God. Faith. Sacred. Jesus. Church. Prayer. Grace. Sin. Holy. Salvation. Amen. Are you triggered yet? I could go on – probably take up my whole time with word upon word. The landscape of religious language is vast. I know the feeling. Not so much a particular word, but a concept that rubs against what I have come to understand and believe. Maybe there is a tightness or a twisting in the gut, perhaps a slow tuning out of what is being said as a protection mechanism to ward off more words of a similar vein. We build a wall around our minds and hearts, hold tight to what we “know” to be “truth,” maybe avoid those who we have experienced as differently fluent than ourselves. But what are we really doing when this happens? There is this idea I have discovered in some settings, mostly educational, but I think it applies here as well. It is the invoking of a “trigger warning.” It gives the listeners a heads up that something is coming that might be hard to hear, possibly upsetting, bring up old painful memories of harmful or abusive situations. Things like – I was going to issue a trigger warning here in case you wanted to turn down the volume for a second while I shared examples – but I have thought better of it. We are all in touch with the kinds of things that create this in us, and I don’t want to lose you before I get started! There are at least two ways of looking at this, of course. On the one hand it creates a safer space when people are warned and they tend to feel acknowledged, heard, respected. It opens the door for deeper dialogue, some say, where a willingness to take greater risks and engage occurs. The flip side of this, according to the National Coalition Against Censorship article I explored, is that warnings are often requested not simply for trauma-inducing materials but are applied to a much broader range that includes topics which might be just discomfiting, challenging, or offensive to one’s beliefs. In this case the warning is a way of preventing one from engaging in uncomfortable conversations. And the idea that some topics or words are taboo potentially reduces meaningful discussion and debate, creating a sanitized reality that has less grounding in what is actually occurring around us. This does a great disservice to learning process. In other words, when it comes to religious language, unless one has fallen victim to a cult where only one way is taught or allowed under penalty of death or torture, are we just avoiding opportunities to expand our understandings by eschewing the use of terminology that is unlike our own chosen expressions? That expectation of comfort is associated with our privilege as a part of the dominant caste in our culture. The Sufi mystic poet Rumi suggests that our suffering is our treasure; that we are the veil that covers it. Could it be that in turning toward instead of from the uncomfortable we will discover hidden treasures in ourselves as we grow in spirit? I love my words – all of them! I love to dig into their definitions, recognizing with great delight the fact that almost every word in the dictionary has more than one meaning. I love that those meanings are applicable in a variety of ways. I have a well-worn thesaurus handy, although now I can just google synonyms, which offer an expansion of meaning in different contexts. And I love word origins because you can learn so much about meaning when you dig into the history of a word. I am a bit of a “word nerd!” When you begin to explore original intentions associated with religious language it can have the effect of taking the edge off in the case of troubling vernacular. For example, church was first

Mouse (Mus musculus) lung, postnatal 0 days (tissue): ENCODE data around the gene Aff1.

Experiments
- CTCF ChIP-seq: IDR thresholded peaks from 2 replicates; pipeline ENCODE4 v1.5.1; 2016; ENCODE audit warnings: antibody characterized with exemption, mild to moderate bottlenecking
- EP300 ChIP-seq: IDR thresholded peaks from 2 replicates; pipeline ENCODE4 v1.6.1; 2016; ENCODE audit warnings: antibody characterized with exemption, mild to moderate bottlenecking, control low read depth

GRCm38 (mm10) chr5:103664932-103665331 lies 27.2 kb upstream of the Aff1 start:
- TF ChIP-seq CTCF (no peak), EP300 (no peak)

used to describe a group of people gathered around a common cause, often a political one. Faith is a high level of trust in someone or something. You don’t have to dig very deep in the list of meanings either – often the first one isn’t even religious or theological. When we refer to something as holy, we are saying that it is exalted or worthy of devotion. Salvation is deliverance from harm, ruin, or loss. You get the idea. There is more than one truth inherent in all of the words we employ. It is a matter of training one’s self to take that deeper dive. The triggered impulse we encounter upon hearing religious language is an invitation to, first of all, think about why we are so suddenly repulsed, naming what causes the reaction. Perhaps as a child you were told that certain behaviors were sinful – evil acts of thought, word or deed by definition, when you had no ill intention at all. I remember my mother insisting that if I attended a Protestant church, I would be committing a sin! I was just being curious, not evil! So, knowing the meaning of the word helps me to see that I am not so poorly behaved as mom might have thought, that she was imposing a belief on me that suited her need for me to follow along a certain path and I can then let go of the shame associated with my actions. I want to call our attention to the Sources from which we say, as Unitarian Universalists, that we draw meaning. Direct experience of mystery and wonder, moving through all the world and opening us to the upholding of life; the words and deeds of prophetic persons that challenge us to apply justice, compassion and love in our living; wisdom from all the world’s religions – Judaism, Christianity, Humanism, Buddhism, Paganism – the list goes on and on. And I want to say that this doesn’t tell us to pick one that feels easy and good and discard the rest! Our free and responsible search for truth and meaning asks us to keep on exploring, seeking, making meaning from all that we encounter; all that we are offered. All of these sources come with their own unique language – religious language. How open are we to all of them if we say you can only express your gift to the world in terms that are acceptable to me? We needn’t fall into a rut or worse, a hole with high walls where we shut out all that may have the potential to broaden and deepen our experience. If we can break through our initial anxiousness we are often gifted with extraordinary insight. African American author, feminist, professor and activist, bell hooks, suggests that when we “choose to love, we begin to move against domination, against oppression.” This choice moves us toward freedom, toward acting in ways that liberate both ourselves and others. She speaks of initially developing a love for self which then enables us to extend love outward. When we let go of fear, we are better able to draw near to people; to all of creation. There is something in this for us as Unitarian Universalists that I want to unpack. Elizabeth Ketcham touched on it also in our reading this morning. Can we be self-differentiated enough to love what is truly our own while simultaneously loving also what is truly another human being’s? To hold both our own thoughts and feelings while also connecting deeply to those of someone else? When we begin from such a place, we are freer ourselves and offer freedom to others without holding over them what we consider our truths to be. This need to be right is rooted in white supremacy, in a dominance centered culture, in the oppression of difference. We say we are open, welcoming, that we want to be inclusive. But at times I find that we are, at least implicitly, less so. When I hear people using a term like church to describe us here in
Chatham – we aren’t the only ones – I have heard it happening before in other places – but someone may say “church” in reference to us gathered here because to them, in their context and experience, that is what we are. And then, in an instant of apology, perhaps applying a little humor to soften the blow, they say, “I mean meeting house or fellowship or . . .,” trailing off or changing the subject. Quick to correct in order to be accepted, not ruffle any feathers, risk shunning because they have found at the same time a love here that indeed does welcome them. Just not all of them apparently. It is a subtle distinction I am asking you to notice. When we see people censoring themselves it should be a sign to us of a larger issue that we could be grappling with. If we are to be truly inclusive, we will need to develop a taste for the vast landscape of religious experience that people show up with. More than a taste, I would suggest, we need to take the time to slowly savor as we would an expansive feast that has been laid before us, because that is exactly what it is. Take it in, let it digest, name the beauty of it, inquire about the various flavors and their origins, ask for seconds! I am hungry just thinking about it! Can we cultivate that kind of a hunger for the expressed experience of this incredible storehouse of sources without the need to censor, instead exploring what a speaker means by what they are saying, why it is meaningful for them, what that may mean for us as an individual or for our community or our world? Can we let go of the power words hold over us which in turn causes us to maintain power over the treasured revelations that pour forth from other hearts and minds? This is an invitation on a journey of self-discovery. It is an invitation into the whole cloth of our Unitarian Universalist Sources; uncensored. It is an invitation into greater levels of inclusivity as we seek to thrive here on the hill in Chatham. May we be open in ways we have yet to find comfort in being, trusting in the love of this place and this people to hold us and journey with us. Blessed be and Amen.